And, of course, I was doing some shopping myself and getting ready for a house full of people for Christmas dinner.
When I checked out at the store the second week of December with two gallons of paint in hand along with assorted wall painting supplies, the clerk looked at me and said, "Are you out of your mind, painting your house at this time of year?"
I must be. Because I was not going to just paint the walls, no. That's too conventional. I had this idea of how nice an artist's studio would look with stucco walls or plaster walls. When I found directions online for faux Venetian plaster walls, I knew this was it. "I'll get it done this weekend," I thought. One... week... later... it was finally finished.
So now I have nice walls to hang my artwork on for photo shoots.
OK, let's see how this is done:
1. I get my supplies ready
- joint compound
- ivory latex paint
- a darker shade of latex paint - I used one called cafe latte, but often terra cotta is used
- paint roller and tray
- two 4 inch wide flat painting brushes
- a spatula for applying joint compound
- paint rags - lots
- something to cover the floor
- painter's tape for taping woodwork
2. I apply the joint compound with the spatula in a random manner to create texture:
Here's a closeup:
Here's how the wall looks with the joint compound - kind of blotchy:
3. I let all this dry for 24 hours before doing anything else.
4. Next, latex sealer is supposed to be used, but my walls had been sealed already and I have paint that does not need primer. So I roll on a coat of ivory latex paint for a base coat. If the paint needed primer/sealer, I would have put that on first.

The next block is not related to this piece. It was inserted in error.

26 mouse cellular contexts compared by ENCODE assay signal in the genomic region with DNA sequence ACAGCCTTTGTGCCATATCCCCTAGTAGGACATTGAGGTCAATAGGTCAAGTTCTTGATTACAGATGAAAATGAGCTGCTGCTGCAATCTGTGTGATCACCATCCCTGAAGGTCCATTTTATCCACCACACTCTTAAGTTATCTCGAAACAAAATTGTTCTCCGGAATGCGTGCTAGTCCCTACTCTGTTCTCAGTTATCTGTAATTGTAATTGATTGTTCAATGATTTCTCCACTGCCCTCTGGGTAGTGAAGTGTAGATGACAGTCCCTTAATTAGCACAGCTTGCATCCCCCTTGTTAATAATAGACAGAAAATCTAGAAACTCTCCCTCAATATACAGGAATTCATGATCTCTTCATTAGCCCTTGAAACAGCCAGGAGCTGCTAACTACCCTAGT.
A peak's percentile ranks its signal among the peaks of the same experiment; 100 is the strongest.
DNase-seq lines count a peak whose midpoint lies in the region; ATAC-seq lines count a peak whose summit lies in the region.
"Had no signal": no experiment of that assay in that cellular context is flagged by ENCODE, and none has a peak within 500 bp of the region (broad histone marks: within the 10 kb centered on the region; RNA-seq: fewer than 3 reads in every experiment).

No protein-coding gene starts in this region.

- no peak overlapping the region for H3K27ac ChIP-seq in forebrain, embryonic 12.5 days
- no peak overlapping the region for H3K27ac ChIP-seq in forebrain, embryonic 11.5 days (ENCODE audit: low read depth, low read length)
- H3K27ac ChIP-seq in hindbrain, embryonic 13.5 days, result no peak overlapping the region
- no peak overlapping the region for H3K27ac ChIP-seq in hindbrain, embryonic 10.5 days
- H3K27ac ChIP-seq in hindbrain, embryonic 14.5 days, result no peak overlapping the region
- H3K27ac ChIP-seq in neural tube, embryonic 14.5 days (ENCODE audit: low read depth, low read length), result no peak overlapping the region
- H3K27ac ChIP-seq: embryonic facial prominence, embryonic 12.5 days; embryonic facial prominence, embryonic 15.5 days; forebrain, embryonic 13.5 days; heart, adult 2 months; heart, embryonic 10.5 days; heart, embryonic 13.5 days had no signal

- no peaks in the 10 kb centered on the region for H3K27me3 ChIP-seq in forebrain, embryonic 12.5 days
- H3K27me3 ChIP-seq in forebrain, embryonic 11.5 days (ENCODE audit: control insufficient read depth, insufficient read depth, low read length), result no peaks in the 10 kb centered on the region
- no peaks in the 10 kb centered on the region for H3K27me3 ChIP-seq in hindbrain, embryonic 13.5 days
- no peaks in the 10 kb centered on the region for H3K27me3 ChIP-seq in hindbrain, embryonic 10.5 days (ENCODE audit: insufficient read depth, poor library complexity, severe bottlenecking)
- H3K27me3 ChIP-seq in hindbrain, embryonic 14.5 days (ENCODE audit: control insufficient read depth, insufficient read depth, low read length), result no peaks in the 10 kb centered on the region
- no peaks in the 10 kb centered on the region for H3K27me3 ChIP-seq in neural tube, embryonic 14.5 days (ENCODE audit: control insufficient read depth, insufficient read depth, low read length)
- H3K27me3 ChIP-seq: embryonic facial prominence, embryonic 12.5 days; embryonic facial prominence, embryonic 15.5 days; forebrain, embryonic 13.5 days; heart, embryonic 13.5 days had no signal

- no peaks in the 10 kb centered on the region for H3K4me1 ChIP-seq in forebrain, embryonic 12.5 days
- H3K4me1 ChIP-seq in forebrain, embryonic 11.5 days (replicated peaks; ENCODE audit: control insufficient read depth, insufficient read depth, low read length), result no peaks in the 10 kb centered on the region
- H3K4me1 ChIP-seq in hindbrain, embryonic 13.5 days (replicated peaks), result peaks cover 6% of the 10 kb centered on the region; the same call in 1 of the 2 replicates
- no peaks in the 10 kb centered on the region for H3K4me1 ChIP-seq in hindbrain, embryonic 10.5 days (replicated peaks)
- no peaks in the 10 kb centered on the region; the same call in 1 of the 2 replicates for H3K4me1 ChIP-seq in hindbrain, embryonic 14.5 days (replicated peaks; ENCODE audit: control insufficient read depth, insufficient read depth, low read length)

Here's how things look at this point:
Nothing spectacular, yet when my mom and dad stop by, they think it looks wonderful. I explain that it is only halfway done and secretly hope the finished product will look much better than this.
5. After letting that dry, now comes the fun part (meaning, my-arms-are-aching part). Taking one of the wide brushes and the darker shade of paint, I rub paint into the wall in circular motions keeping the brush as dry as possible by wiping it on a rag often.
The effect is subtle, but rather than a solid shade, it makes a soft brushed kind of look. It wreaks havoc on my brush though, and by the time I've done all four walls, my poor brush looks like this:
Good thing I have a second brush for what comes next.
6. When the darker paint is dry, it looks OK, but does not have that lovely Venetian plaster look. So I repeat the whole thing of rubbing the paint into the wall surface - but this time with watered down ivory paint. I water it down quite a bit because I want the other shade to show through creating depth. I make sure to keep the brush dry by wiping it on a rag often.
For some reason, this brush never gets as battered as the first one. Maybe by now, I know what I'm doing? Here's the wall in progress - the left half, which is lighter, is the finished part:
The final effect is neither as pale as the ivory shade nor as dark as the cafe latte. I painted the upper part of the wall with cafe latte, so below you can see the difference:
Daffodils - oil on canvas
Now I've got more work to do: photographing all my paintings on the wall!
I'm happy to take custom orders. Contact me for a custom painting or to have a print made of a painting you like.
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